Friday January 1 New Year’s Day

tele- (far) – telescope, telekenesis, telemetry, telegraph, television

Saturday January 2

Sunday January 3

December 28, 1065 – Westminster Abbey opens in London. It becomes the site of coronations and other important ceremonies in England.


4 5 6 7

11 12 13 14

Martin Luther King Jr. Day 18 19 20 21

25 26 27 28

94 ç µ å | @datebookstore REMINDERS


8 9 10

15 16 17

22 23 24

29 30 31

Datebookstore.com 95 Monday January 4

Tuesday January 5

broach v. – bring up. He did not want to broach the subject with her because he knew she would object. Wednesday January 6

96 ç µ å | @datebookstore Thursday January 7

Friday January 8

-derm- (skin) – hypodermic, epidermis, pachyderm, dermatology

Saturday January 9

Sunday January 10

January 4, 1999 – For the first time since the ninth century, Europe has a common currency: the euro.

038511_5176 Datebookstore.com 97 Monday January 11

Tuesday January 12

gauche adj. – crude; unsophisticated. His talking while he chews his food is quite gauche. Wednesday January 13

98 ç µ å | @datebookstore Thursday January 14

Friday January 15

-err- (to wander, go astray) – err, error, erratic, aberration, knight errant

Saturday January 16

Sunday January 17

January 15, 1929 – Martin Luther King Jr., a civil rights leader and Nobel Peace Prize recipient, is born. A federal holiday every January honors his life and work.

Datebookstore.com 99 Monday January 18 Martin Luther King Jr. Day

Tuesday January 19

morose adj. – ill-humored; sullen. Hamlet is one of Shakespeare’s more morose and depressed characters. Wednesday January 20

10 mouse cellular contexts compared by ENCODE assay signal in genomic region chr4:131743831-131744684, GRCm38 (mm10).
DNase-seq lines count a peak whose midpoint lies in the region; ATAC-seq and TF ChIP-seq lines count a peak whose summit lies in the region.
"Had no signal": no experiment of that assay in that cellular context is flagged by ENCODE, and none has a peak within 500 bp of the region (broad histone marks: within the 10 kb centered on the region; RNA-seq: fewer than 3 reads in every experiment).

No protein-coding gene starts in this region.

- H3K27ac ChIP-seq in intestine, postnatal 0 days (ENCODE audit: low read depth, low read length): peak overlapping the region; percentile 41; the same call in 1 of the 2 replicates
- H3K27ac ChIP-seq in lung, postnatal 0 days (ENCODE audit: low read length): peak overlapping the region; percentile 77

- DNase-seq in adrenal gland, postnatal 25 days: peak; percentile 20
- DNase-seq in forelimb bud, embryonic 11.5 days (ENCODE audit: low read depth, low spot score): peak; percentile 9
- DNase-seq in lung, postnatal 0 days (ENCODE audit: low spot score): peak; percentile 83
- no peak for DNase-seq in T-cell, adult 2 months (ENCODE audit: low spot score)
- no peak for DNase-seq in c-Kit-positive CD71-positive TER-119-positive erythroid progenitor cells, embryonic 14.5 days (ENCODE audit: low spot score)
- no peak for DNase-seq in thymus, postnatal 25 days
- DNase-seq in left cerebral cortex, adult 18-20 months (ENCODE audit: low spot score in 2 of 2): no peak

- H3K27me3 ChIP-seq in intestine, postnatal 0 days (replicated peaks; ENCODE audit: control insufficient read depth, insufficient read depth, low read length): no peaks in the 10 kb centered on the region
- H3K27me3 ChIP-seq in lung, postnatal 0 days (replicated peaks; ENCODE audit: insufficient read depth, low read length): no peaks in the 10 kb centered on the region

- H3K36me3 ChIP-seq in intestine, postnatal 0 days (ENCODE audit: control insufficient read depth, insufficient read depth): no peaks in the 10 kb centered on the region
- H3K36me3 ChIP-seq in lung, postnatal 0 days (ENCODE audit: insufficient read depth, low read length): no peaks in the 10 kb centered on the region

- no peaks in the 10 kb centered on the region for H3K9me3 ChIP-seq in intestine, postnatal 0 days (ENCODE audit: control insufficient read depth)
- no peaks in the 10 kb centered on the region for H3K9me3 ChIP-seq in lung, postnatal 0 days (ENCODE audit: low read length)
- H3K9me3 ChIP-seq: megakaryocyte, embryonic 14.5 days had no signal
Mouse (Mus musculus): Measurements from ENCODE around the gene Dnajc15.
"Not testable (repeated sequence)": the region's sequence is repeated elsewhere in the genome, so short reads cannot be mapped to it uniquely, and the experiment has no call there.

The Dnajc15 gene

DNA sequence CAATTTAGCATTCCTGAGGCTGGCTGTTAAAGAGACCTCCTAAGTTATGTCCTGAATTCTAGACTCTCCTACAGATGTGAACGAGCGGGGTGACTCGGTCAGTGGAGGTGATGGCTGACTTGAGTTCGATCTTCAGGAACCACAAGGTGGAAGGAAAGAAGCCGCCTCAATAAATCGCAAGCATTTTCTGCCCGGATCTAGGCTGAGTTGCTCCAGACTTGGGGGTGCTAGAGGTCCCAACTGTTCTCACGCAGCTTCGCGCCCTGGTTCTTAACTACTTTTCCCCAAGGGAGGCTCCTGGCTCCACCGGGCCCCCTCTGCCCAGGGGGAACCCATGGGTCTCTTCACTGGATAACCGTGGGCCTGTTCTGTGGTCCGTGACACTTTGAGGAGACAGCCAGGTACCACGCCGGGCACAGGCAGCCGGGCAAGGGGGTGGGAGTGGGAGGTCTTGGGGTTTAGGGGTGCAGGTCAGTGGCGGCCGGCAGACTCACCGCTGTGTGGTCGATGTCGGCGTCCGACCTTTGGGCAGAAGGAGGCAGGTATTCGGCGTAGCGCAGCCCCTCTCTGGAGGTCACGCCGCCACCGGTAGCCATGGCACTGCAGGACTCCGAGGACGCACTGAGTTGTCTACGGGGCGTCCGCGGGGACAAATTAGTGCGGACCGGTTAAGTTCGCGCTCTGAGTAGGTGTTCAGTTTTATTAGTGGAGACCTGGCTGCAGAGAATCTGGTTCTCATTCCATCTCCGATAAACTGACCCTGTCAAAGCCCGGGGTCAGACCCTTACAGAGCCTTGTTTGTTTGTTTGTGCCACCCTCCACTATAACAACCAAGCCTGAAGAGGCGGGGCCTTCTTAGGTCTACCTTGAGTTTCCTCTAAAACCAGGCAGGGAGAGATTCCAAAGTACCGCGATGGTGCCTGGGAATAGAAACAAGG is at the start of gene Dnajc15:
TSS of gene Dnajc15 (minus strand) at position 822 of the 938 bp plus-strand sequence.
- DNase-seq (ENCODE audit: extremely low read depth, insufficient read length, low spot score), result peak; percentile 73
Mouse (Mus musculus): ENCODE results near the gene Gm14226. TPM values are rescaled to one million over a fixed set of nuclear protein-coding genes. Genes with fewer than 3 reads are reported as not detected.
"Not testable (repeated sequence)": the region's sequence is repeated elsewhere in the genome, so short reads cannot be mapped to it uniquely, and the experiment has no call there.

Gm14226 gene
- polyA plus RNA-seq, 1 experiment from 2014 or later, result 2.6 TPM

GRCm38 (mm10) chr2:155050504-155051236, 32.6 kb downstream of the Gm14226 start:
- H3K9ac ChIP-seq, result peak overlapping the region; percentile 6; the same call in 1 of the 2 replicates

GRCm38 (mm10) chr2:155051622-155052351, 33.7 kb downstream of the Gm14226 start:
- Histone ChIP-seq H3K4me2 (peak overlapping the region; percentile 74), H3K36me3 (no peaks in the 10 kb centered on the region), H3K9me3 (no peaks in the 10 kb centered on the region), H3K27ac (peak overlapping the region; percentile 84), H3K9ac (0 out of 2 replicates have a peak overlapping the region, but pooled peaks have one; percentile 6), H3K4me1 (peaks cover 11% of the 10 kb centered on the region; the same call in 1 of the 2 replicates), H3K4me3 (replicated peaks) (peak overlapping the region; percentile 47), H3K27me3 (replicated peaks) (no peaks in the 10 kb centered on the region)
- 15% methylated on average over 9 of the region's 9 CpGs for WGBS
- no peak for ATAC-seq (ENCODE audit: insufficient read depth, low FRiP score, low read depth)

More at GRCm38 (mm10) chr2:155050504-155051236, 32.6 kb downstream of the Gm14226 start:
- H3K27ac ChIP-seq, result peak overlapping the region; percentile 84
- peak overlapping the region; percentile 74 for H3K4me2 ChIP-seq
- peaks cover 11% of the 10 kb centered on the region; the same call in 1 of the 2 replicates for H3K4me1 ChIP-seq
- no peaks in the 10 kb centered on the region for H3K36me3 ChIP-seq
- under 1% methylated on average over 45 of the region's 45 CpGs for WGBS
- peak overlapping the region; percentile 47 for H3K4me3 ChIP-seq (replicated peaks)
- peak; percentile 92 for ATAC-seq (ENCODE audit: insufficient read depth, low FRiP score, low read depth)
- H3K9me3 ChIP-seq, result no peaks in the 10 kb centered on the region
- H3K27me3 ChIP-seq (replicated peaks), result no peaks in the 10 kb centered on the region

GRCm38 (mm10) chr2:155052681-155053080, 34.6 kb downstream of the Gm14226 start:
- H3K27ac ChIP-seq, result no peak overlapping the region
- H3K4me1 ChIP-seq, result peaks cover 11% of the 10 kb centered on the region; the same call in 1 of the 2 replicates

100 ç µ å | @datebookstore Thursday January 21

Friday January 22

eu- (good, well, beautiful) – eulogize, euphemism, euthanize, euphoric, eucalyptus, eupeptic, eudemon Saturday January 23

Sunday January 24

January 19, 1839 – Post-impressionist painter Paul Cézanne is born in Aix-en-Provence, France.

Datebookstore.com 101 Monday January 25

Tuesday January 26

surly adj. – rude; cross. Because of his surly attitude, many people avoided him.

Wednesday January 27

102 ç µ å | @datebookstore Thursday January 28

Friday January 29

-cur-, -curs- (to run) – occur, incur, recur, concurrent, excursion, cursor, cursive, cursory, precursor Saturday January 30

Sunday January 31

January 26, 1926 – In a demonstration for the Royal Institution of Great Britain, Scottish engineer John Logie Baird introduces the first working television system.

Datebookstore.com 103 FEBRUARY 2021 GOALS MONDAY TUESDAY WEDNESDAY THURSDAY 1 Groundhog Day 2 3 4

8 9 10 11

Presidents’ Day 15 16 Ash Wednesday 17 18

Washington’s Birthday 22 23 24 25

1 2 3 4

104 ç µ å | @datebookstore REMINDERS


Lincoln’s Birthday 12 13 Valentine’s Day 14 Lunar New Year

19 20 21

26 27 28

5 6 7

038511_5176 Datebookstore.com 105 Monday February 1

Tuesday February 2 Groundhog Day

wily adj. – cunning; artful. He is as wily as a fox in avoiding work.

Wednesday February 3

106 ç µ å | @datebookstore Thursday February 4

Friday February 5